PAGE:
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Gordon Monson: The NBA is a beacon in a dark coronavirus storm

(Francisco Kjolseth | The Salt Lake Tribune) Adam Silver, Commissioner of the NBA attends the game between the Utah Jazz and the Oklahoma City Thunder in their NBA basketball game at Vivint Smart Home Arena in Salt Lake City on Wed. Oct. 23, 2019. Silver just announced Utah is getting the NBA All-Star game.

The NBA is as eager as any organization, sports or otherwise, to get back to business as quickly as possible in the coronavirus era. But even as questions loom about the best way to move forward, commissioner Adam Silver and his lieutenants are harnessing, teaming the public’s safety right alongside that ambition to get started again.

For good reason, beyond the humanity of it all.

If the league were too quick to press on, putting business interests ahead of the health of its players, coaches, personnel, fans or anyone else necessary in the production of games, it could send the whole endeavor into a damaging spiral that would continue spinning not just through whatever hopes it has for what’s left of this season and postseason, but also into next season, as well. And perhaps beyond that.

Better to be patient, to handle this properly now, proceeding with prudence, guided by the best information available, information that seems to be accumulating day by day, week by week, from the most qualified sources at hand, using every metric at the league’s disposal to steer the thing forward.

It’s understood: people are hurting, business is stagnant, collateral workers and their financials are suffering.

But human beings, their lives, are not expendable. Half the country has some underlying medical condition. In the neighborhood of 70 million Americans are 60 and over. The expanse of the coronavirus has reached beyond just those groups.

The NBA knows this, thankfully. And it has acted accordingly, from the beginning, from the night the Utah Jazz were at the center not just of the sports world, but of the world world, when two of its players tested positive for COVID-19.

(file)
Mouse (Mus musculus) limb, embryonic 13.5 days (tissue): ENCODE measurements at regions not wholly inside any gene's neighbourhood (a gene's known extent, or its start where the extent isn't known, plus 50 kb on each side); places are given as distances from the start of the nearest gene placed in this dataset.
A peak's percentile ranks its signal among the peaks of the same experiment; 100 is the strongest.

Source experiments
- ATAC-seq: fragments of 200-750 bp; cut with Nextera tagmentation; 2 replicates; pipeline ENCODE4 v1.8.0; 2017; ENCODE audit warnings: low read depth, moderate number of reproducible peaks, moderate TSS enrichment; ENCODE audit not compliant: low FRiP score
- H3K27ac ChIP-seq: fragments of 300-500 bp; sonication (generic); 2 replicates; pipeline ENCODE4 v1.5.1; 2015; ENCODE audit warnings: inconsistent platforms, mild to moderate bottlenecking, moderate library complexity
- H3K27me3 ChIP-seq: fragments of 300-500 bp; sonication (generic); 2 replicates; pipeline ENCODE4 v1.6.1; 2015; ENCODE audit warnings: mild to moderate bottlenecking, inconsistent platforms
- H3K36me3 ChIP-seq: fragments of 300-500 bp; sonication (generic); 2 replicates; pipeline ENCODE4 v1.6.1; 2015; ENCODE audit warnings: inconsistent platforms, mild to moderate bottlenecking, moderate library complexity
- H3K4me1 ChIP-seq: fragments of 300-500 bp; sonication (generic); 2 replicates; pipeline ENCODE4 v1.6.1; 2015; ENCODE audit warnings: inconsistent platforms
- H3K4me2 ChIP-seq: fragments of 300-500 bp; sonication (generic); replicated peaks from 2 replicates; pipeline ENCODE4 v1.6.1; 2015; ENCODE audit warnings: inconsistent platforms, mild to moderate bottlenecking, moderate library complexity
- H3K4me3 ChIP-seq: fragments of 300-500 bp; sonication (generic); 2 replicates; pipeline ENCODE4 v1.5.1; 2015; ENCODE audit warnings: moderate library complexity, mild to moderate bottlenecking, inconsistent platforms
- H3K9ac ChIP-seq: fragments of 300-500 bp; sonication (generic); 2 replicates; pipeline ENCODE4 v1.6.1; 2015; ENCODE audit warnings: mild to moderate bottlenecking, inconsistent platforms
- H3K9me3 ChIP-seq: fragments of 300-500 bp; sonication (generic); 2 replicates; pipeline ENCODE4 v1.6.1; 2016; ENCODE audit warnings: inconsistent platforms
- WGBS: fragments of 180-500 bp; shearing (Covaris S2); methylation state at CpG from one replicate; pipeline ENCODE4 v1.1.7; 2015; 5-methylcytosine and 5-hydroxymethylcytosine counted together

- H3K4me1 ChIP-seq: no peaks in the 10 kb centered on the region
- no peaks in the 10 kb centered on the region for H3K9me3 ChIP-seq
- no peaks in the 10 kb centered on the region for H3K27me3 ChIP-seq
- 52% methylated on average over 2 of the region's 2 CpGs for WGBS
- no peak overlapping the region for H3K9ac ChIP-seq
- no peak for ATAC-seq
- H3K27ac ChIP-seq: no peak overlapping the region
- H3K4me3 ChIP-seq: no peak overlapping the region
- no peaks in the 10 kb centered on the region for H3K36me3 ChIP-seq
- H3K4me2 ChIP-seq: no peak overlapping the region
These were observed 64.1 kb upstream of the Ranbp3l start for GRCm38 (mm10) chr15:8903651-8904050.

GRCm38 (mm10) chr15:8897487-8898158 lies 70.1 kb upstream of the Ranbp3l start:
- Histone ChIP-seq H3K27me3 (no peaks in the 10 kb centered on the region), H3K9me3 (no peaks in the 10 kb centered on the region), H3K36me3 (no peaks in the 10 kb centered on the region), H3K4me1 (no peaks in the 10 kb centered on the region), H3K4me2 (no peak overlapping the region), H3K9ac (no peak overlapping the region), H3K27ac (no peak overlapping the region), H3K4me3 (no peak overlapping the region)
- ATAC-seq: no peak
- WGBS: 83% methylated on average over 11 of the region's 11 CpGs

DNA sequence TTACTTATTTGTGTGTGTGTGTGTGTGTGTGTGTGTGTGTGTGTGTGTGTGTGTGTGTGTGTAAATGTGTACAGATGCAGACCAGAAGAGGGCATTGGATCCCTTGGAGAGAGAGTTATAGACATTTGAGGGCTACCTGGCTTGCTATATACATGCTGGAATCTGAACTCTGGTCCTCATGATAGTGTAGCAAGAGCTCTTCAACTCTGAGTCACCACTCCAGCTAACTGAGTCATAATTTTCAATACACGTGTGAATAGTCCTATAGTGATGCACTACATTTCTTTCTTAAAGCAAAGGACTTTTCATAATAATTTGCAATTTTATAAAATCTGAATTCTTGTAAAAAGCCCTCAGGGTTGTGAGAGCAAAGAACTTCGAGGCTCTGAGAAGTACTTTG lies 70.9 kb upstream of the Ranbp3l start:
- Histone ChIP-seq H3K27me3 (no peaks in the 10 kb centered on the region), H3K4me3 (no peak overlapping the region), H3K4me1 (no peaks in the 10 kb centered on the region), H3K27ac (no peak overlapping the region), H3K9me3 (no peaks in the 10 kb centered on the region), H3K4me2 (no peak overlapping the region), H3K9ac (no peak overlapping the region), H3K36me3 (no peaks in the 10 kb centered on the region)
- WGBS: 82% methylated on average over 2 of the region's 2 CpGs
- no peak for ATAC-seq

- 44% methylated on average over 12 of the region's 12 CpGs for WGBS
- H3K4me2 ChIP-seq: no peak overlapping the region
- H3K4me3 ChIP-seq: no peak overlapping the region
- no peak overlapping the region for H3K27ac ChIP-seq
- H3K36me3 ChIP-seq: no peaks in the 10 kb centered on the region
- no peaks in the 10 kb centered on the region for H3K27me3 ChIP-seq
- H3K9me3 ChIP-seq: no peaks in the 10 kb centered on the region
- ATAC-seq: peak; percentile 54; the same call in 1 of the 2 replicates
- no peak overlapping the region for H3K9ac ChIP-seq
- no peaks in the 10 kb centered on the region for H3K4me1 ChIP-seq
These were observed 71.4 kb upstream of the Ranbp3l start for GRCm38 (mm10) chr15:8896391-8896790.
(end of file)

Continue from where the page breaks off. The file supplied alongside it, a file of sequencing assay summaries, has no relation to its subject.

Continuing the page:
Packing everything away at that moment, putting the games and the season and the league in a suspended state was the right thing to do, setting an example certainly for the rest of the country and in lands far beyond.

That move saved lives.

And as certain corners unwisely apply pressure for the NBA and other leagues and other businesses to fully open up again, invoking — bastardizing — the name of freedom in their cries, the league is standing firm.

It has continued to be a bastion of sound reason.

It has taken everything into consideration, including projections by medical folks that there likely will be a second wave of COVID-19 in the months ahead.

The NBA has not closed its eyes, however, to brainstorming for all kinds of potential appropriate routes to take in the future, near and far. League leadership is looking at the possibility of its teams opening their practice facilities next month, under careful conditions, so that players — some of whom not only have been sedentary, but haven’t even touched a basketball for the better part of two months — have an opportunity to edge toward getting themselves back into shape.

Even if qualified experts advised the league that the environment was now safe, nobody wants to see the best basketball players on the planet take to playing again with an extra 15 hanging on their waistlines. That’s not a matter of aesthetics, it’s a matter of avoiding injury. It would require a minimum of two weeks, and probably more, for the league’s athletes to recover and restore and prepare.

It’s more complicated than just that, too. There’s the issue of competitive fairness and balance in opening up those facilities, some of which are in states and cities that remain under directives to isolate. If, say, the Houston Rockets and the Milwaukee Bucks could condition and practice, but the L.A. Lakers and the Boston Celtics could not, based on the aforementioned directives, that would make whatever’s left of the season, if anything, competitively inequitable.

Until there’s uniform operating conditions, restarting play, having games, will be impossible.

Options have been put on the table — everything from assembling teams in a bubble in a single location and having them play against each other with only necessary personnel on hand and no fans in the stands, TV cameras beaming the action to the outside world, to organizing temporary teams in pickup fashion.

One thing is sure, no matter what course the virus takes, no matter what the science instructs the NBA to do, if the competition continues where it is deemed safe for those involved: The champion of the 2020 NBA season, whatever shape that postseason takes, will be anything but traditional, anything but standardized, anything but legitimate.

It will be truncated. It will be different. It will require an asterisk. It will be twisted and unusual and cheapened.

But at least it will be.

Would be.

Much to the NBA’s credit, though, only if the questions are logically, thoroughly, responsibly answered and the conditions are right.

GORDON MONSON hosts “The Big Show” with Jake Scott weekdays from 2-7 p.m. on 97.5 FM and 1280 AM The Zone.

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